Tuesday, September 29, 2009

Q&A: Storing & Preserving Produce

QUESTION: I was wondering with all the fresh produce around for prices that are relatively inexpensive you could tell us about foods you can freeze or otherwise store besides canning? I know about canning but I don't have a canner and they can be quite costly but I would like to be able to store up food while it is still fresh and cheaper.


ANSWER: Good question! There are so many ways to preserve food and I am by no means an expert on this subject. But I can tell you what I know and what I have done.


I personally love to can. So before I talk about other ways of preserving I must talk about it for a minute. I grew up with the canning process and if you want to do it, then it is worth the investment of the equipment. I have great yard sales in my area & was lucky enough to get all of my canning equipment at yard sales over a 2 year period about 8 years ago. Canning is easy once you get the hang of it. My main canning love is applesauce, but I also have canned peaches, apple pie filling, apple butter, pears, corn, salsa, and tomatoes.


If you want to stay away from canning there are other options for preserving your produce. It obviously depends on what you want to preserve so here are some loose guidelines.
  • Freezing. You can freeze almost anything. Last year I had a HUGE abundance of tomatoes but I didn't want to can them. I used my Food Saver to freeze them in 2-3 cup amounts. With tomatoes you can freeze them whole or cut up. They are mushy once thawed so you don't want to use them in recipes where you want nice tomatoes. They are best used in soups, stews, spaghetti sauce, etc. I have also frozen spinach leaves, blueberries, strawberries, bananas, peaches, pineapple, corn, squash puree,(yellow & zucchini), pumpkin puree, etc......you get the idea. Basically, you can freeze anything. I would just recommend you use a Food Saver or another method similar to make sure you get the excess air out of your food. It makes it last much longer. You can even freeze cheese, gogurts, milk, butter....so many things! If you have a question on freezing a specific item, post and I will answer it.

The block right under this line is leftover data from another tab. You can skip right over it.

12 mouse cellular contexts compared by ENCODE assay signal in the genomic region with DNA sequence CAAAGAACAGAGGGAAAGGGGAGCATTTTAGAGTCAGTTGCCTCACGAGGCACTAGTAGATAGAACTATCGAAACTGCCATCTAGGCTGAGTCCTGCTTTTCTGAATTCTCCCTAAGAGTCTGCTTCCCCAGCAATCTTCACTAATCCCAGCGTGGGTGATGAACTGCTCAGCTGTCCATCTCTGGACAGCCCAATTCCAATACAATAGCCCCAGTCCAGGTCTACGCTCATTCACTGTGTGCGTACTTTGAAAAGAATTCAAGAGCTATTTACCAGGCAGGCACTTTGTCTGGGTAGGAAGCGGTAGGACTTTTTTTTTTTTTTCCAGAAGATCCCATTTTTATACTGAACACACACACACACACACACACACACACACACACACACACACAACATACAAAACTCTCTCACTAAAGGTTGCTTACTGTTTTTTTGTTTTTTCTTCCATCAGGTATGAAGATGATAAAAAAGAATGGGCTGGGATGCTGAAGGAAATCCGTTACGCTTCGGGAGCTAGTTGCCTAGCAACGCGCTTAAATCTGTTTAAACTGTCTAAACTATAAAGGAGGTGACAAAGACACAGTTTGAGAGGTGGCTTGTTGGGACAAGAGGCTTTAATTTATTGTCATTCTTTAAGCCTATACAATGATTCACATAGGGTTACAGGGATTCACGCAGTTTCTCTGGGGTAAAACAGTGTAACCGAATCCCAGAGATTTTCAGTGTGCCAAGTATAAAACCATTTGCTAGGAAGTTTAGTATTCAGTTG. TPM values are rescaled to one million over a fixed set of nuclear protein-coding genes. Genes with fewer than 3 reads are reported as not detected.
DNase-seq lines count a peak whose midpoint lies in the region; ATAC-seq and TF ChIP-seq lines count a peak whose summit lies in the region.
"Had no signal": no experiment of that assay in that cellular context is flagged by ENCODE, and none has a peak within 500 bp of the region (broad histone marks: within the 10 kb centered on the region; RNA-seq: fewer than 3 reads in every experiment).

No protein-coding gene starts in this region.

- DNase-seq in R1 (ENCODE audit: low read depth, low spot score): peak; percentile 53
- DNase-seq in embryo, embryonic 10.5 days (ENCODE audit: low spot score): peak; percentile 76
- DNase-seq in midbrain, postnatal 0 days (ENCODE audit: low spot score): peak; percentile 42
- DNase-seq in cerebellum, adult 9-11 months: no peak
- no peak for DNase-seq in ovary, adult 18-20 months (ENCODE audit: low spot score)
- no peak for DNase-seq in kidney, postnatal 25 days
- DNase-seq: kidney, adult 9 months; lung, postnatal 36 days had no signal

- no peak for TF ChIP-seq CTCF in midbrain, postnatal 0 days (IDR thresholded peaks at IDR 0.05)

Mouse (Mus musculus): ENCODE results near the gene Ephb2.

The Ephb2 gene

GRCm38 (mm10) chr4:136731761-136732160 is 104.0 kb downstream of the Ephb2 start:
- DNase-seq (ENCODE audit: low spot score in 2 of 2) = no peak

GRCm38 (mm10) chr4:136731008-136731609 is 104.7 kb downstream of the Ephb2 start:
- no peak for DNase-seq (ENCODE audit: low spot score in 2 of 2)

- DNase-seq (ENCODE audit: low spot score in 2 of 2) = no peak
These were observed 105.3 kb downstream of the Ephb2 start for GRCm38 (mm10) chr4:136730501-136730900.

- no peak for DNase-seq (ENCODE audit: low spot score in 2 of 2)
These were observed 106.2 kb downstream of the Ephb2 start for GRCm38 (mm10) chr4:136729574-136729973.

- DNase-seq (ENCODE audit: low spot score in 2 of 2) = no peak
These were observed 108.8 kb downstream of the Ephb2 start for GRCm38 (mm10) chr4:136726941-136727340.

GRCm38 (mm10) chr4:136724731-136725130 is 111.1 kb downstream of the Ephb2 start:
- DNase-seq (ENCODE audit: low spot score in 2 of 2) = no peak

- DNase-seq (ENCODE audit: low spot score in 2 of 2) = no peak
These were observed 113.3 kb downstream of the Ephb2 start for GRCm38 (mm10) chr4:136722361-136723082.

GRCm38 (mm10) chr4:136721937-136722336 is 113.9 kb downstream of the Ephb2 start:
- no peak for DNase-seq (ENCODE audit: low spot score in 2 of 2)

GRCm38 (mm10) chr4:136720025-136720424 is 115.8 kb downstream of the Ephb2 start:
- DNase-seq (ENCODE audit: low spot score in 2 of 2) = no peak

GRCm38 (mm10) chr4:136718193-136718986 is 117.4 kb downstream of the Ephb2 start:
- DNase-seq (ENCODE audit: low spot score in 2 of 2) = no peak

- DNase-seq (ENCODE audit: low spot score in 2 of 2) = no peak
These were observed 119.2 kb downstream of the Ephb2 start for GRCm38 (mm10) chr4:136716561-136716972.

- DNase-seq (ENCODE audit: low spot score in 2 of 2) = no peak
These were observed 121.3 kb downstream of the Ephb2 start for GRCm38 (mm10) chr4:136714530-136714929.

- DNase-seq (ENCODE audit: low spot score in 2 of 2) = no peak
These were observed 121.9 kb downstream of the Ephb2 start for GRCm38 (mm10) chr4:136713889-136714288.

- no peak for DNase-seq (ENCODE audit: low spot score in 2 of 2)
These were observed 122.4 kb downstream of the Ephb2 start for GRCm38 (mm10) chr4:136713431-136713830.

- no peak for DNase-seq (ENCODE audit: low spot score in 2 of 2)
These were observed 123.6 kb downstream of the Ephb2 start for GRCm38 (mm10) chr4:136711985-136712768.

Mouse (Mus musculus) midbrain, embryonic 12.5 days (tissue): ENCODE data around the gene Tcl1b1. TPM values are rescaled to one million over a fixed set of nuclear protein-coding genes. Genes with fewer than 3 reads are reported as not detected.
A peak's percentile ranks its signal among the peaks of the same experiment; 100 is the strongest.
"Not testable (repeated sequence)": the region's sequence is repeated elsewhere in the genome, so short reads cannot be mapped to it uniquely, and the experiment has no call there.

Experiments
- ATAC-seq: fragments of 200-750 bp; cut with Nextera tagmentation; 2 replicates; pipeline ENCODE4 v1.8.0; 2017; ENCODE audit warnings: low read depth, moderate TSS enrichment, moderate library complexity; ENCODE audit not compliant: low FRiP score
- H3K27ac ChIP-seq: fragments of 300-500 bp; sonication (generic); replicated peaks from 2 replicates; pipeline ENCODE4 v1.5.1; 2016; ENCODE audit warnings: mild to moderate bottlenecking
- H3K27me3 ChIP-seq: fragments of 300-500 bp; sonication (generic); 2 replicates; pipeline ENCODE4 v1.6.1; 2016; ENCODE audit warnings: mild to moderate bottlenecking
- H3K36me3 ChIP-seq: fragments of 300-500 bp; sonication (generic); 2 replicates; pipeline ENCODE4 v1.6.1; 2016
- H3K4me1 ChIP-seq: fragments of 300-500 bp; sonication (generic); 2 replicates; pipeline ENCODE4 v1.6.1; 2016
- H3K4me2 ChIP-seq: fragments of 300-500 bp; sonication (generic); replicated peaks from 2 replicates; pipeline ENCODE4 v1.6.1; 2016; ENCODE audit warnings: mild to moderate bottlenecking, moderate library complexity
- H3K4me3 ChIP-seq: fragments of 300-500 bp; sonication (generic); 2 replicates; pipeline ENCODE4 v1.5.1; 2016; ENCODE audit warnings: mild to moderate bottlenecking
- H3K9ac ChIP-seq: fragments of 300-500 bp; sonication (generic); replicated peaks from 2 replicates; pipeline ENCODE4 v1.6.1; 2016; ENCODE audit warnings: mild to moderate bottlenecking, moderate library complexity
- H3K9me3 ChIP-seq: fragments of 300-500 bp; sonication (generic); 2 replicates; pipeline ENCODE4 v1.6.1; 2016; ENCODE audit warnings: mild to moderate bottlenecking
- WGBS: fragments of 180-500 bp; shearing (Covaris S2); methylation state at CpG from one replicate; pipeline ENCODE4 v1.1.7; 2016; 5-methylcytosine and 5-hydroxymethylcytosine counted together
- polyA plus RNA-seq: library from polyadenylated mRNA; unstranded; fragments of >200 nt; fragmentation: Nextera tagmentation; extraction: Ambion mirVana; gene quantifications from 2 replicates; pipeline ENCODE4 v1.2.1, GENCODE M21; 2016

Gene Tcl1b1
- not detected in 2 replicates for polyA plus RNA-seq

• Dehydrating. I posted about this last year, and dehydrating is a great way to preserve your extra produce, and its easy too. Dehydrators are also a good emergency preparedness item to have in my opinion. They suck the moisture out of food so they last much longer. I'm sure you have eaten dried bananas before. But do you know the difference between dried bananas you do at home vs. the ones at the store? BIG difference! Same with anything you dry at home. Plus, if you have a Food Saver with the mason jar attachment you can dry your stuff, seal it air-tight with the Food Saver in a quart jar and preserve it that way too. HERE is some great info on dehydrating different foods.

How do you preserve your extra food this time of year?


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3 comments:

Bridget said...

I had no idea you could freeze milk, I would love to have some frozen on hand just in case. How do you go about freezing a gallon of milk?

Marne said...

Isn't it awesome? When milk is on a good sale (or when I was getting it for .49 a gallon with doubles at Albies) I freeze it. Just pour a few inches out to leave room for expansion. I have only frozen 1% milk, but I am assuming skim and 2% works fine too. Mine has never been frozen for more than a few weeks.

Flipfloppingmamma said...

Most things do not need a pressure canner just a hot water bath which is really just a large pot to boil water in. Invest in a Ball canning book ....very useful and canning isn't that hard when you follow the directions in the box

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